Lift up your head, O Christian, and look forward to yon calm unclouded regions of mercy, unsullied by vapours, unruffled by storms; where Friendship, the loveliest form in heaven, never dies, never changes, never cools!

Ere long thou shalt burst this brittle cage of confinement, break through the fetters of mortality, spring to life, and mingle with the skies. Corruption has but a limited duration. Happiness is even

now in the bud: a few days, or weeks, or months, or years at most, and that bud shall be fully blown. Here Virtue droops under a thousand pressures; but, like the earth with the returning spring, shall then renew her youth, renew her verdure, rise and reign in everlasting and undiminished lustre. It does not signify what thy prospects now are; what thy situation now is. In thy present condition, thy heart, indeed, may sob and bleed its last, before thou shalt meet with one, who has either the generosity to relieve, or the humanity to pity thee. Thou hast, however, in thy compassionate Parent of Nature, a most certain resource in the deepest extremity. Cast thine eyes but a little beyond this strange, mysterious, and perplexing scene, which at present intercepts thy views of futurity. Behold a bow stamped in the darkest cloud that lowers in the face of heaven, and the whole surrounding hemisphere brightening as thou approachest! Say, does not yon blessed opening, which overlooks the dark dominion of the grave, more than compensate all the sighs and sofferings, which chequer the present, passing, intervening scene? Lo! there thy long-lost friend, who still lives in thy remembrance, and warms thy inmost heart, whose presence gave thee more delight than all that life could afford, and whose absence cost thee more groans and tears than all that death can take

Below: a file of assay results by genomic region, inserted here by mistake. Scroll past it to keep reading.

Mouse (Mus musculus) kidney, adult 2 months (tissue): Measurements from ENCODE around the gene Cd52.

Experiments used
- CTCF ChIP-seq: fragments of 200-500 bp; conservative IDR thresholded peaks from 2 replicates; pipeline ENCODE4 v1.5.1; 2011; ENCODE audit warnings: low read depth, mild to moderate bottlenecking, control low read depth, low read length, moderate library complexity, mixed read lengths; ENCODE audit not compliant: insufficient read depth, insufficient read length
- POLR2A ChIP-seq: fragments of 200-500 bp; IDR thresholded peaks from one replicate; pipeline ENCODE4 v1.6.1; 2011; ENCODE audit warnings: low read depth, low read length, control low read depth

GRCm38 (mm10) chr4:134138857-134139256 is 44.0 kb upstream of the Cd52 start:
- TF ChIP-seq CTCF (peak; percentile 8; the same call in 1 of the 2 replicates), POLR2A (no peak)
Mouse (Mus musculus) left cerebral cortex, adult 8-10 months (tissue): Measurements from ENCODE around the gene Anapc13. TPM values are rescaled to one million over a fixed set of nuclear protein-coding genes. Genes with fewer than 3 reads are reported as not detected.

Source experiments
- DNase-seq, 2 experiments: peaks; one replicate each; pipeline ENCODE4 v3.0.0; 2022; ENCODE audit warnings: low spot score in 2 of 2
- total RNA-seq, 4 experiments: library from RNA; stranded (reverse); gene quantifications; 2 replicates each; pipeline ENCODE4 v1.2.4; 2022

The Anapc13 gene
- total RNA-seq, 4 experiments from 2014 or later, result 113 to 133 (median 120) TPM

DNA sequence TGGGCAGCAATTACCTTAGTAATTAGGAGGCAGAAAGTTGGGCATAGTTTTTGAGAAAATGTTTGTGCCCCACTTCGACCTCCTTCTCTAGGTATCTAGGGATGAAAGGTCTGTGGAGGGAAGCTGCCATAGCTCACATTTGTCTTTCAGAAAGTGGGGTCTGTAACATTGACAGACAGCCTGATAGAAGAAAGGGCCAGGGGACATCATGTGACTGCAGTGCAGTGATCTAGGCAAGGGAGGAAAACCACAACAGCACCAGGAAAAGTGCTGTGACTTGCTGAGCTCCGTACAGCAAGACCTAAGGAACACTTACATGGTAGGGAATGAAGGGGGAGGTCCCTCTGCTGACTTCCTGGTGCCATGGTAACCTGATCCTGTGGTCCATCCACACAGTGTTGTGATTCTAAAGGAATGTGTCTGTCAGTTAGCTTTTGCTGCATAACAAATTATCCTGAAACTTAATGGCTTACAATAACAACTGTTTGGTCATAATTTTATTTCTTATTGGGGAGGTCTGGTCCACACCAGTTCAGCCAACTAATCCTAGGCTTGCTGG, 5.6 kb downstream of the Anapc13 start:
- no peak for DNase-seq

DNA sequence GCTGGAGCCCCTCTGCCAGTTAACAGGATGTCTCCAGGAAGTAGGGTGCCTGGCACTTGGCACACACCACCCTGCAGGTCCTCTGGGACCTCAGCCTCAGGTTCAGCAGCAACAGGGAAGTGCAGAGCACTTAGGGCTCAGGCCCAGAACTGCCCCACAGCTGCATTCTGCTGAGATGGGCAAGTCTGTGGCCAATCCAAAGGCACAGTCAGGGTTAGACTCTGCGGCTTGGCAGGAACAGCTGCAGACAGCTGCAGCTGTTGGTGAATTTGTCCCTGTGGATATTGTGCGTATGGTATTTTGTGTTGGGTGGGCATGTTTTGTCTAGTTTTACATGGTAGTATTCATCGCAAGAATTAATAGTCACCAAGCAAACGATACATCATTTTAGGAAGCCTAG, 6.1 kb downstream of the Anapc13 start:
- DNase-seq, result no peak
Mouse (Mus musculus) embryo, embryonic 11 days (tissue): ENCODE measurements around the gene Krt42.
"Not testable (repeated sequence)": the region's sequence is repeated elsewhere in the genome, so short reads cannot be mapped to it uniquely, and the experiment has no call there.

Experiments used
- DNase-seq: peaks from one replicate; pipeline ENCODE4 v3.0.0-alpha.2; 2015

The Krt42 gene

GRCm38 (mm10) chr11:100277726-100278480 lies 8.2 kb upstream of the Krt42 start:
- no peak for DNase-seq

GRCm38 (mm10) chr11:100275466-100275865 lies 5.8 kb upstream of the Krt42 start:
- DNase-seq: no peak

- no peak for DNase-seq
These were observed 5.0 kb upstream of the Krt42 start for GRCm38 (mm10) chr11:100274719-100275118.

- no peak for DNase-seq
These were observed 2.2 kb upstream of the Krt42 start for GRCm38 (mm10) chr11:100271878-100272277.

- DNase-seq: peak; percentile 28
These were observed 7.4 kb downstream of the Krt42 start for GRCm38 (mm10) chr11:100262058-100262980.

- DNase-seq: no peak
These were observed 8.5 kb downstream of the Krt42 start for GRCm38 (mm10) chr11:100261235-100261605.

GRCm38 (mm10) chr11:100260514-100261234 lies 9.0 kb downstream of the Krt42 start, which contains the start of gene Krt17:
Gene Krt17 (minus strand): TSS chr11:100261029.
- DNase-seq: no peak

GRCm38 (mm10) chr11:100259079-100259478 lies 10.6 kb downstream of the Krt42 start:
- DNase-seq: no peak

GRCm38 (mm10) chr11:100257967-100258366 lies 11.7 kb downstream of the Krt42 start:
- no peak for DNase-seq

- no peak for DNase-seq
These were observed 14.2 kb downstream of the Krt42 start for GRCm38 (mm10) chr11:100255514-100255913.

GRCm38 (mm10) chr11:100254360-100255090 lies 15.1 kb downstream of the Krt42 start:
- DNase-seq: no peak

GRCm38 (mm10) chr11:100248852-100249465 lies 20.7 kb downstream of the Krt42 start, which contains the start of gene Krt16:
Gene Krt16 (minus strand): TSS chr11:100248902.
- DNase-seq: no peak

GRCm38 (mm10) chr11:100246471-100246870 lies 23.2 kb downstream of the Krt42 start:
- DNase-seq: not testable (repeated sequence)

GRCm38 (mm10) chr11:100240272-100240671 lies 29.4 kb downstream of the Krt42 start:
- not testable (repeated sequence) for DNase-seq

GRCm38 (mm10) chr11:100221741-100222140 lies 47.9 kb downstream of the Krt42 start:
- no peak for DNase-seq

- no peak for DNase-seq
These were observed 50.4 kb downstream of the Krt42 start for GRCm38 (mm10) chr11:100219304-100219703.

away, beckons thee to him, that where he is thou mayest be also • Here,' he says,

• dwell unmingled pleasures, unpolluted joys, unextinguishable love; immortal, unbounded, unmolested friendship. All the sorrows and imperfections of mortality are to us as though they had never been ; and nothing lives in heaven, but pure unadulterated virtue. Our hearts, swelled with rapture, cease to murmur; our breasts, warm with gratitude, to sigh ; our eyes, charmed with celestial visions, to water ; our hands, enriched with palms of victory, to tremble; and our heads, encircled with glory, to ache. We are just as safe as ivfinite power, as joyful as infinite fulness, and as happy as infinite goodness, can make us. Our's is peace without molestation, plenty without want, health without sickness, day without night, pleasure without pain, and life without the least mixture or dread of death.'

Happy thou, to whom life has no charm, for which thou canst wish it protracted! Thy troubles will soon vanish like a dream, which mocks the power of memory: and what signify all the shocks which thy delicate and feeling spirit can meet with in this shocking world? A moment longer and thy complaints are at an end; thy diseases of body and mind shall be felt no more; the ungenerous hints of churlish relations distress no more; fortune frown, futurity intimidate,

Then shall thy voice, no longer breathing the plaintive strains of melancholy, but happily attuned to songs of gladness, mingle with the hosts of heaven in the last and sweetest anthem that ever mortals or immortals sung;

“ O Death! where is thy plague? O Grave! where is thy victory?”

no more.

THE VISION OF MIRZAH.

FROM AN ORIENTAL MANUSCRIPT.

Addison.

ON

N the fifth day of the moon, which, according to

the custom of my forefathers I always 'keep holy, after having washed myself, and offered up my morning devotions, I ascended the high hills of Bagdat, in order to pass the rest of the day in meditation and prayer. As I was here airing myself on the tops of the mountains, I fell into a profound contemplation on the vanity of human life; and passing from one thought' to another, surely, said I, man is but a